Let’s Talk: My Writer’s Workshop Experience
Blog Post by Shadow Summit
How was your weekend my awesome people?
As you may know from one of my previous posts and the title of this post, I went to a Writer’s Workshop over the weekend. It went over two full days with a two hour welcoming session on the Friday night.
So as a result of my enjoyable experience from said Writer’s Workshop, I decided to share some of what I experience and learnt.
Firstly the MAIN SPEAKERS were:
Carter & Carter: A couple that do country music and have also written several books
Ester de Boer: An Australian Illustrator who has worked on children’s books and more.
Sylvia Fraser: An Australian Poet who has had her work on cards throughout Australia.
You never quite know what you are getting into when you go to a Writer’s Workshop or conference. This workshop was quite small, but in a good way. There was only twenty or so participants but that just meant we could all have a chance to ask questions and get to know everyone.
Everyone was at a range of stages in their writing ‘career’. Some had written books and been published, others had a blog and followers (there were two of us) and then there were those who wanted to know how to start writing.
The only downside was that there was hardly anyone my age. Also they all thought I look fifteen… and I’m definitely not fifteen… *sighs* I’ll be a fabulous when I reach forty year s of age at least.
The weekend covered so many topics it would be an endless post if I did it all here so instead I’m focusing on the things that I found the most interesting or helpful.
When writing a book we use our ‘right brains’ the creative side. The part that loves characters, nurtures worlds and gives the world it’s spark. The right brain is the one that keeps us awake thinking of changes and it’s usually the more happy side.
However for Marketing we all need to engage our ‘left brains’. The business side of the brain. To market sometimes we have to take a step back and just look at it as a product. I know it sounds weird and you’re like ‘but it’s my beautiful hard work’, but you have to disconnect yourself from it in order to do the marketing side. Let’s just admit, marketing is hard work, you’ve got to go out and get it, because the opportunity won’t just come to you.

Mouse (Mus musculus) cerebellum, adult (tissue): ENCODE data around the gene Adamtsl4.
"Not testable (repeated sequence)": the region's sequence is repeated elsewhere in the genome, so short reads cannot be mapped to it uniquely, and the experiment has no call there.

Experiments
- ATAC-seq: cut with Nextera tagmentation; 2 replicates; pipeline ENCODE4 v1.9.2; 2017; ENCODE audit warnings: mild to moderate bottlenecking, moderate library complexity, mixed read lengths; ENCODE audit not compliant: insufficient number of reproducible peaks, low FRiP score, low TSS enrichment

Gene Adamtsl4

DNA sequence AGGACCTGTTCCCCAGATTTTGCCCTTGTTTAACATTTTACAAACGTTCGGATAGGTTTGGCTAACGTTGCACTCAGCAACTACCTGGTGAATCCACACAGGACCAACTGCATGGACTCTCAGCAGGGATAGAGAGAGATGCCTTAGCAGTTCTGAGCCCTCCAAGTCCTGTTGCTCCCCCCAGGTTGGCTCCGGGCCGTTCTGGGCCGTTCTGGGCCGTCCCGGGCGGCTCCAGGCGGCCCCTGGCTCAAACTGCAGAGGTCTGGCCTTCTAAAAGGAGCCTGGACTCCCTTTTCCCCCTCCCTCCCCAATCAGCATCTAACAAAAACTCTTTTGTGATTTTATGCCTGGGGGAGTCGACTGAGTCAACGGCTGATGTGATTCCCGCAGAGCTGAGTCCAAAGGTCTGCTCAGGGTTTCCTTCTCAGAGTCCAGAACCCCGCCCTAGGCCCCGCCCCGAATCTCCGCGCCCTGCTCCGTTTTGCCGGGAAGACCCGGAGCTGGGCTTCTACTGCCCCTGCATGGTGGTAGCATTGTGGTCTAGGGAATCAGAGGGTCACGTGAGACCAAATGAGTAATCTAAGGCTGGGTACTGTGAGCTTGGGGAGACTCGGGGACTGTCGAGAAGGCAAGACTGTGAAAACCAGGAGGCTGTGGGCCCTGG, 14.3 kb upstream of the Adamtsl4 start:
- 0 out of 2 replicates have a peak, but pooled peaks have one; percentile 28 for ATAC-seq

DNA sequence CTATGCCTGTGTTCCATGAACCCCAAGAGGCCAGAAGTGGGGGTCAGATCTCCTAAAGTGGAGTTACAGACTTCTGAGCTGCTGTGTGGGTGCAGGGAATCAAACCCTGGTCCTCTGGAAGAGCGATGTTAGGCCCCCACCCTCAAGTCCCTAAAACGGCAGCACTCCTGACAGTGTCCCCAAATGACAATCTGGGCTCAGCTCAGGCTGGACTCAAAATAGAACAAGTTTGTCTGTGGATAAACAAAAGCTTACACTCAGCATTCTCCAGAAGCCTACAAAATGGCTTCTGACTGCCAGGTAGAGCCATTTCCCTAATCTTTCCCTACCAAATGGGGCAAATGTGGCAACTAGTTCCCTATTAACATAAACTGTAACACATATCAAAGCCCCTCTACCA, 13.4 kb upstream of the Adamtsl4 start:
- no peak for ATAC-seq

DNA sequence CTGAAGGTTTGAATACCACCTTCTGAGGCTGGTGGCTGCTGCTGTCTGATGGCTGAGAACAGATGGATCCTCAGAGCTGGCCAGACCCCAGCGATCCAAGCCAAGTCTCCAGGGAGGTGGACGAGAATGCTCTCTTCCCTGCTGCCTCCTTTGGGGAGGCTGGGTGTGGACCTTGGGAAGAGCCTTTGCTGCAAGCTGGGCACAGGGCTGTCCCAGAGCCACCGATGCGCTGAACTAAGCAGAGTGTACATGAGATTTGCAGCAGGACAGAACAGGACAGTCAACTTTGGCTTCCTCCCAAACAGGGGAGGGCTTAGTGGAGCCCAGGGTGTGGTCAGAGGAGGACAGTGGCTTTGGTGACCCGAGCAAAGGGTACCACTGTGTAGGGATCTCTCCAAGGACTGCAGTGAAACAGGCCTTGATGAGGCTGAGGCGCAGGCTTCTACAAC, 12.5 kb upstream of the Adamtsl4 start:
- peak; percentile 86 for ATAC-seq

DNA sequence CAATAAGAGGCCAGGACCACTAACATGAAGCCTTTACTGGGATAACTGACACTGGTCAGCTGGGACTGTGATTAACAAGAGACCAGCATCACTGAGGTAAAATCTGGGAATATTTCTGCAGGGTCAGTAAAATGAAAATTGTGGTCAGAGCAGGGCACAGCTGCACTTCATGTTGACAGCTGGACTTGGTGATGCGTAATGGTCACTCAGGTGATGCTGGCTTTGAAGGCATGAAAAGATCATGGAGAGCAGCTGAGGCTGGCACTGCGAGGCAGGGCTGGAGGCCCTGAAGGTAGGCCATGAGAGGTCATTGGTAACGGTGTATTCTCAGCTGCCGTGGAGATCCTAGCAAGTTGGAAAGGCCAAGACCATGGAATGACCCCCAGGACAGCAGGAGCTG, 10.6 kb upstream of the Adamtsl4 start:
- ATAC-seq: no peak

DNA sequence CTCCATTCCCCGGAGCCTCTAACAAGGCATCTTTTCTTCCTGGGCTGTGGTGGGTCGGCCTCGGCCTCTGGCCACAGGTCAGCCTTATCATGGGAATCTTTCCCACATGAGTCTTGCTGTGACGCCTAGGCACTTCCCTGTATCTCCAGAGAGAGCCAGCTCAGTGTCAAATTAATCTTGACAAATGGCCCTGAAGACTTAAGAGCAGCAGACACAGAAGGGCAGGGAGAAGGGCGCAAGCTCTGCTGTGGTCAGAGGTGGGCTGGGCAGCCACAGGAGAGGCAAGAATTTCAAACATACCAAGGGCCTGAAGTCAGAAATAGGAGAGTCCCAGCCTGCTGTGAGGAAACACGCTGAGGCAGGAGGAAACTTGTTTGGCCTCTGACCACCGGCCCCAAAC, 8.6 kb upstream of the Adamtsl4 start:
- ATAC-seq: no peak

Here’s some tips on marketing, whether you are self-publishing or seeking a publisher.
- Marketing takes a lot of research, so be prepared to do a lot of googling, emailing, calls and meetings.
- Look at your audience or the people you are targeting with the product.
- Make sure you have a clear basis of what your book is about (No-one want a really long blurb, they want to be excited instantly)
- Front covers: This is sometimes the first thing that draws a reader to your book and makes them pick it up to look at the blurb on the back. I love this point personally, who doesn’t like getting artwork for your books done! Make your cover unique, eye catching and relevant to your story. There have been several books with misleading covers, it’s rare but I have seen it done.
- Printing: People don’t often think of this but with self-publishing you have to seek out a company that can print your books the way you want. You want quality and accurate representation for your precious book.
- Contact your local library or book shop and ask if you can do a book signing or author day. I mean you can always ask and if you have that ‘left brain’ working then you know that this is an effective way of using local shops to market your story.
That’s all for now, let me know if you agree or disagree with any of these points. They are all personal thoughts I brought away, so let me know.
By far the most enjoyable and fun part of the weekend was sharing with fellow writers. It was amazing listening to a roomful of creative people encourage and learn from each other. I’ve never talked so much in all my life… or at least not in such a crowded room.
I even got to share two of my shorter pieces of work, “The Pigeon” and “Letter to a Comrade”. It was literally the best experience ever, reading it out loud and feeling everyone reactions as I read. In “The Pigeon” the story could be going anywhere and I could feel them all wondering. Does that sound weird? I swear it’s true. If you ever get the chance to tell your story in a group, I highly recommend doing it. “Letter to a Comrade” was the one I chose to read on the concert night that Carter & Carter held. There was an older audience so I thought that one would suit the best (I removed the names of Kyo and Flor when reading it though) I was up there with my phone and shaking I was so nervous, but people clapped so I assume I did alright.
Anyway, if you ever get a chance to go to a Writer’s Workshop or Conference I definitely recommend it. You learn tons of new stuff you never knew, you get to connect with other writers and you also get to share your writing, what more could you want?
You guys are awesome! I’m going to start calling you the Ryllian Army, what do you think?
~ ❤ ~ ~ ❤ ~